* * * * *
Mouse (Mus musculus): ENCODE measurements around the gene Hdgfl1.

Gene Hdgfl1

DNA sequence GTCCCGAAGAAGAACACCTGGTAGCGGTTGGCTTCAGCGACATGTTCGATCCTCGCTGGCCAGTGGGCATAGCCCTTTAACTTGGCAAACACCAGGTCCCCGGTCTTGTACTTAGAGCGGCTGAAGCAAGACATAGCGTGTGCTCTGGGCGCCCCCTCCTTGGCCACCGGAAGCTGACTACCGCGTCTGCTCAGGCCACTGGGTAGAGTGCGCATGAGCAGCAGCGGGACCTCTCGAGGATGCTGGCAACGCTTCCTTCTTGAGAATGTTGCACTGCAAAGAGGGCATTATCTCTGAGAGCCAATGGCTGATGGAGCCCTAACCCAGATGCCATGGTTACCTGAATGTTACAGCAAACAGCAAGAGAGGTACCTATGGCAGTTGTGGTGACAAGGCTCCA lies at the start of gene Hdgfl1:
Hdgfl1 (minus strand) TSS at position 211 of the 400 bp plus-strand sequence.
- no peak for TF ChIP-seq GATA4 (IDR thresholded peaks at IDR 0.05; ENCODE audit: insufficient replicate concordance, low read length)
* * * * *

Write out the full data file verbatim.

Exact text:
Mouse (Mus musculus): ENCODE measurements around the gene Hdgfl1.

Gene Hdgfl1

DNA sequence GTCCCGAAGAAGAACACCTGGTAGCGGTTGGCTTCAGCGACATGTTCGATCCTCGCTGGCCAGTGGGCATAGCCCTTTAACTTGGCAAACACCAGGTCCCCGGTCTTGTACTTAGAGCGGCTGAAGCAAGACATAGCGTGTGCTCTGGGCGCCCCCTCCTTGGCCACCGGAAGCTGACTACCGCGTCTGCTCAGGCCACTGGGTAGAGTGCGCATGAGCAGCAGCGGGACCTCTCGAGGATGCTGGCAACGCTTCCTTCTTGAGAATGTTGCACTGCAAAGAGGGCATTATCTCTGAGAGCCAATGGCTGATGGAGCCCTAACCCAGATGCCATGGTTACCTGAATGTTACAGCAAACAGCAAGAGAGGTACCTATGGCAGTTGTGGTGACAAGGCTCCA lies at the start of gene Hdgfl1:
Hdgfl1 (minus strand) TSS at position 211 of the 400 bp plus-strand sequence.
- no peak for TF ChIP-seq GATA4 (IDR thresholded peaks at IDR 0.05; ENCODE audit: insufficient replicate concordance, low read length)